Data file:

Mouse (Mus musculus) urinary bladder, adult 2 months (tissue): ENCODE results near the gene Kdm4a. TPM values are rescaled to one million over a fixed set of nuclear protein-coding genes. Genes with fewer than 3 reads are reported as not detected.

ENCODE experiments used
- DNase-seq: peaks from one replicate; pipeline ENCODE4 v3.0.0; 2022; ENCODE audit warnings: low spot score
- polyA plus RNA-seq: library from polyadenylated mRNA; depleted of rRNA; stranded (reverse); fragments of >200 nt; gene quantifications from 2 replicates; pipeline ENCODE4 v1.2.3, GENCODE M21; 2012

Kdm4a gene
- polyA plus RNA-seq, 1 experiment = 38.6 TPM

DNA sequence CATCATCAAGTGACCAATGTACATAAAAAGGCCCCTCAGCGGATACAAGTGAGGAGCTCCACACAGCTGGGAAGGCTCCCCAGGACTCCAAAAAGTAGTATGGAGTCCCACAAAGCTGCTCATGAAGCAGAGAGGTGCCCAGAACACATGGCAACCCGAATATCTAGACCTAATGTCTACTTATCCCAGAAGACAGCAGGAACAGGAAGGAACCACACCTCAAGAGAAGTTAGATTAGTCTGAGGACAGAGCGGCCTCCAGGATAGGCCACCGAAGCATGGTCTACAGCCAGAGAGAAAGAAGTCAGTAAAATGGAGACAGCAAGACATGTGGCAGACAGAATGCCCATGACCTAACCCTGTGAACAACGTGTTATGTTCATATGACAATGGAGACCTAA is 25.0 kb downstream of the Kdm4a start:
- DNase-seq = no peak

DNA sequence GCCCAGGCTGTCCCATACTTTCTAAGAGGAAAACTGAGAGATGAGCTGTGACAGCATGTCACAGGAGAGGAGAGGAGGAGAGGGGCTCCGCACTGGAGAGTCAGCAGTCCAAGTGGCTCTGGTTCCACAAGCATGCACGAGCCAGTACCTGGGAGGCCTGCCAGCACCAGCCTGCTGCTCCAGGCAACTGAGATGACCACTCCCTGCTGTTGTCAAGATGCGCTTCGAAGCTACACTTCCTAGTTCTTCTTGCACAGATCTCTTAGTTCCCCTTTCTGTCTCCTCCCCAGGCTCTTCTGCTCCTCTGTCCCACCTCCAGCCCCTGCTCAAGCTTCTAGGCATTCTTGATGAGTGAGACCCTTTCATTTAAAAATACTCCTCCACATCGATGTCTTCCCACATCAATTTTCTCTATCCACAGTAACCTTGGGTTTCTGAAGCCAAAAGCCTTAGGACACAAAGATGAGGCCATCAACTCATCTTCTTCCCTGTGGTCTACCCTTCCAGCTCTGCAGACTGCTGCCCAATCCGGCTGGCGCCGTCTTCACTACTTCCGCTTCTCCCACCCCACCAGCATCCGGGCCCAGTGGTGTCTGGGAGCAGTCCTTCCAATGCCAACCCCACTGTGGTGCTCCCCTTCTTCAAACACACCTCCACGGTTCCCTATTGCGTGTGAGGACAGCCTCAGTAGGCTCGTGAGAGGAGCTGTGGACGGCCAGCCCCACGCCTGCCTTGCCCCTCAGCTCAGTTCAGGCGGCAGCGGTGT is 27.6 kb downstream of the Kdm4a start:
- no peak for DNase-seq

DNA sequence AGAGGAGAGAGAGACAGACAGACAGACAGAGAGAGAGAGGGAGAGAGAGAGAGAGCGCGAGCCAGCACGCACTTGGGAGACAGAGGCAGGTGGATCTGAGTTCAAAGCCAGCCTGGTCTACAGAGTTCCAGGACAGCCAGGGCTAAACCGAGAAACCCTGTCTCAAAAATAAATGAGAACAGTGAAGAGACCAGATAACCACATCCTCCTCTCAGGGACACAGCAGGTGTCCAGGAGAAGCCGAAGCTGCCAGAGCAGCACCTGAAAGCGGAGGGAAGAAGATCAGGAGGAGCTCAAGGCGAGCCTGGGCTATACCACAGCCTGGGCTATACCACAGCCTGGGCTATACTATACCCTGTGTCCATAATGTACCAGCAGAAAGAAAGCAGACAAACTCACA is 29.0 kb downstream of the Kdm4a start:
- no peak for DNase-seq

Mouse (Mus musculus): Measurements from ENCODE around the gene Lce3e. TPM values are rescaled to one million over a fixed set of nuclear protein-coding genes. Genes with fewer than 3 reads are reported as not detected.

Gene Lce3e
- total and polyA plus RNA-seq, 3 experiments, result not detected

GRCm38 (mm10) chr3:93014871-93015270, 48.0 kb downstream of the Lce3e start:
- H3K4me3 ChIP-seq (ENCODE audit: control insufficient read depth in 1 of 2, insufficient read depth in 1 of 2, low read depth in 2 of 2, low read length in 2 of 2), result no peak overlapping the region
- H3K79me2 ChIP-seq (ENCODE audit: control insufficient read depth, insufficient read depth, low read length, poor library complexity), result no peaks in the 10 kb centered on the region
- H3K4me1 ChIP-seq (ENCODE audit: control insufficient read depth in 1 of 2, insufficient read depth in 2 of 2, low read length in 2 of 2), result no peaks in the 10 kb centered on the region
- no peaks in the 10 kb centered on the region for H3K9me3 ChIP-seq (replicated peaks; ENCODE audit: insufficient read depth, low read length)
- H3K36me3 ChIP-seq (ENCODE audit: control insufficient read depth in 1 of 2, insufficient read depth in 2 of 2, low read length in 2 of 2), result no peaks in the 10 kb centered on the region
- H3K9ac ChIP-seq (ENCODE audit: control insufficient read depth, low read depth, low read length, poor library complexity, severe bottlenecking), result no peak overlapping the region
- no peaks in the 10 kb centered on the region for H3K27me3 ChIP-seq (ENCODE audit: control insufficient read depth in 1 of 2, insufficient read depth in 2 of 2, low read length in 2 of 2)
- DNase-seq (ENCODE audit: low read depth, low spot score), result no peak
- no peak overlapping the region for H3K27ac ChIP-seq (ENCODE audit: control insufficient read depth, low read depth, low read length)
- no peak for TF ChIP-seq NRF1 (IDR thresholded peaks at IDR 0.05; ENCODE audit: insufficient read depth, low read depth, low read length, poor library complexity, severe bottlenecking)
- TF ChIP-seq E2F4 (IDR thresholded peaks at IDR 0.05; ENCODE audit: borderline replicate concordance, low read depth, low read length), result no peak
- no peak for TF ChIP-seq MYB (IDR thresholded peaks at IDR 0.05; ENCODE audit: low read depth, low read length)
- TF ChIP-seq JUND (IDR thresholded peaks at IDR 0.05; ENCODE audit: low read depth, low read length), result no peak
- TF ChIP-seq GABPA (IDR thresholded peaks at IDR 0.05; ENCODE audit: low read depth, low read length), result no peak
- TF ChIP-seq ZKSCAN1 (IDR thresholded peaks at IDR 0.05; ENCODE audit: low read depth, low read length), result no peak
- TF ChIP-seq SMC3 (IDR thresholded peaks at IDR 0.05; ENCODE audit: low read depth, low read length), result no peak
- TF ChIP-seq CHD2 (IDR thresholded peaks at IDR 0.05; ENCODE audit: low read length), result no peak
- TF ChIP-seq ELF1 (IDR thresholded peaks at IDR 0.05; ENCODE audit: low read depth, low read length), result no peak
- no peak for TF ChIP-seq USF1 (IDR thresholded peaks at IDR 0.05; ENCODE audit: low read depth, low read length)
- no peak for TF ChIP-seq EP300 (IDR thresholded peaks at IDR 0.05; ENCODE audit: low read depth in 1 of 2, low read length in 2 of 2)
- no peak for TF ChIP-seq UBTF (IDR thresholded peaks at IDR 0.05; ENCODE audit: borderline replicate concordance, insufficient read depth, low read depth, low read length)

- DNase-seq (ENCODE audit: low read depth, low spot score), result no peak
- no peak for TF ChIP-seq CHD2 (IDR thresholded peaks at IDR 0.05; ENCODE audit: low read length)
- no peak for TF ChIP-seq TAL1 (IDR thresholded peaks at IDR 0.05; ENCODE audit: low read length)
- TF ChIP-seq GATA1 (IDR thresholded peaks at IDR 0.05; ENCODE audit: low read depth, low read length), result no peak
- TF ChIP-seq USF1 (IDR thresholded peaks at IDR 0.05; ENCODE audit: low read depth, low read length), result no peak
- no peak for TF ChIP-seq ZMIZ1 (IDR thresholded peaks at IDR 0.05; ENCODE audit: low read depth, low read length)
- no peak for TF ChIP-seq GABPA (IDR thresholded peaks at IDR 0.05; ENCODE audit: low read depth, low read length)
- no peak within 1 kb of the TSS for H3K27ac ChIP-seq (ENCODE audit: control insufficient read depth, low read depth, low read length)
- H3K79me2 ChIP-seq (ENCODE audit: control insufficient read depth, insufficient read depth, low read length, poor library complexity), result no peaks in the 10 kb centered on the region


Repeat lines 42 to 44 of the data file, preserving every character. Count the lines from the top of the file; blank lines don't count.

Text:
- TF ChIP-seq USF1 (IDR thresholded peaks at IDR 0.05; ENCODE audit: low read depth, low read length), result no peak
- no peak for TF ChIP-seq ZMIZ1 (IDR thresholded peaks at IDR 0.05; ENCODE audit: low read depth, low read length)
- no peak for TF ChIP-seq GABPA (IDR thresholded peaks at IDR 0.05; ENCODE audit: low read depth, low read length)